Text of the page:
Both of my roommates had headphones and the room stayed quiet 24 hours a day. None of us talked on the phone. The South African was a gamer, so he played video games and watched archived movies and TV shows on his laptop. The Russian actually wore the uniform pajamas they left on the beds for all of us when we first arrived. Made him look like he was in 1920s prison stripes that had been stonewashed for his comfort. He did not have a towel or appear to have any soap or a toothbrush. There was a partially consumed roll of toilet paper when we first arrived. When it ran out, I asked for more. The older woman who cleaned our room in the mornings said the hospital didn’t provide toilet paper, we had to buy it ourselves and pay to have it delivered, from the store that was in the hospital.
Food: ‘Over the 30 days, I lost about 40 pounds’
Unlimited bottled water was provided. Meals in the detention center were on a schedule. The standard breakfast offering was a box of rice porridge, a starchy thing of some sort, an egg, and a bag of pickles. Mondays, Tuesdays, and Fridays were steamed buns stuffed with some meat. Wednesday was the dreaded red bean stuffed bun. Thursday was a style of steamed bread that has no translation, a hua juan’r, basically a pillow of starch with some chives. Saturday was a shaomai, which is like a sticky rice volcano and is the closest thing Manchurians have to dim sum.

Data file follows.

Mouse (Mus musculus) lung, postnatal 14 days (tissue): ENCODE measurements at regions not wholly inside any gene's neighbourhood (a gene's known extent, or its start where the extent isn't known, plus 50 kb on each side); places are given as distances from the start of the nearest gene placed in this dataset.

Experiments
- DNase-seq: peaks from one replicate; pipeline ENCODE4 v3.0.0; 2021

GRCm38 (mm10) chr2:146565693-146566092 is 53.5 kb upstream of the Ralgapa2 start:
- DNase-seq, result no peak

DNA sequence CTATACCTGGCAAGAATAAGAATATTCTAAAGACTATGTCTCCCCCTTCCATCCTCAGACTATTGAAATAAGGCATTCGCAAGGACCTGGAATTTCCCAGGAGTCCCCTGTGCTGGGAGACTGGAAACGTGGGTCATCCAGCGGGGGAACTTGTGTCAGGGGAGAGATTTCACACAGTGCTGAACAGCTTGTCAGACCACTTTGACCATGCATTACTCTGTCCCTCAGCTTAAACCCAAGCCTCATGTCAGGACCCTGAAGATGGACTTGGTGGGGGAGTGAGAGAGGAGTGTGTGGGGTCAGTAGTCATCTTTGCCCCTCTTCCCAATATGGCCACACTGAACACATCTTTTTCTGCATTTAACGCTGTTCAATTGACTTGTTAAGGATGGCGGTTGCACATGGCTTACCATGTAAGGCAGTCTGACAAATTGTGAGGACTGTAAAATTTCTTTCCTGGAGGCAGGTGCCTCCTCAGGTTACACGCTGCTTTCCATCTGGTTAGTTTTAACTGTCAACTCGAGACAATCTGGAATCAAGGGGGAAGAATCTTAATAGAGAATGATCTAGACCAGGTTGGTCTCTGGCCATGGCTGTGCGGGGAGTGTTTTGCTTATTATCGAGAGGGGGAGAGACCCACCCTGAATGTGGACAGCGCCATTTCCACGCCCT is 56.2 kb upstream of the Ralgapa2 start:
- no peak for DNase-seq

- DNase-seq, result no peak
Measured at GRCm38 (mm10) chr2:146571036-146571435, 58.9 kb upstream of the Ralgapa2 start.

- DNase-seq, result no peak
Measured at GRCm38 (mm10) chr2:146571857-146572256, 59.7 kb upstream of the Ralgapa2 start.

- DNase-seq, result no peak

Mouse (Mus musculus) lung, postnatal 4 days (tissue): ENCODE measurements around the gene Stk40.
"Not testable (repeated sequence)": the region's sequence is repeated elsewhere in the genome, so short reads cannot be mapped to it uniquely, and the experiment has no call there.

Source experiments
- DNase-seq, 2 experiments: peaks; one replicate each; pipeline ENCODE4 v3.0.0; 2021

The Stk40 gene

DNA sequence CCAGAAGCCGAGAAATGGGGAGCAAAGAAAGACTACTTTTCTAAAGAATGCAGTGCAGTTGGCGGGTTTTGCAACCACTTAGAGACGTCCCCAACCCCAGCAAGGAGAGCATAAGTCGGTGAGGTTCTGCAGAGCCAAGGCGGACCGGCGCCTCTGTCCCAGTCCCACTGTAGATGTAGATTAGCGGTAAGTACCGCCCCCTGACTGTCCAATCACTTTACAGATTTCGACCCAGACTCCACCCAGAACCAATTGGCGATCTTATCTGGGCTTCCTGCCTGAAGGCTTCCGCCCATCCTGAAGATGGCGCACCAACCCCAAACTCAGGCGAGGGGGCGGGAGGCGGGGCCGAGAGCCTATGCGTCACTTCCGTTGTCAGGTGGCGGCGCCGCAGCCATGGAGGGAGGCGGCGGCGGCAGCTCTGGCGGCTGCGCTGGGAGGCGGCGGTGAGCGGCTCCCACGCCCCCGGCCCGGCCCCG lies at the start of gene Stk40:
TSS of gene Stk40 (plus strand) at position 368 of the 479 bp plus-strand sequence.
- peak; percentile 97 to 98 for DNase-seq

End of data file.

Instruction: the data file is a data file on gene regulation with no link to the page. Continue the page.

Sunday was just a slice of mantou, a bun as plain white as the suburbs in Indiana. It’s like if you made bread, let it rise a bit, and then steamed it instead of baking it. The pickles came in various forms — pickled radish slices, pickled shredded radish, pickled cucumber, pickled seaweed — but weren’t on a schedule. I think the attendant just handed out random packs with every meal. The egg was hard-boiled. Rice porridge is basically some Dickensian gruel, one of the most underwhelming ways to get calories ever invented. Six days a week they gave you a bag of hot soy milk, once a week you got a yogurt. Each breakfast was three hundred and fifty calories, two-hundred-plus from starch alone.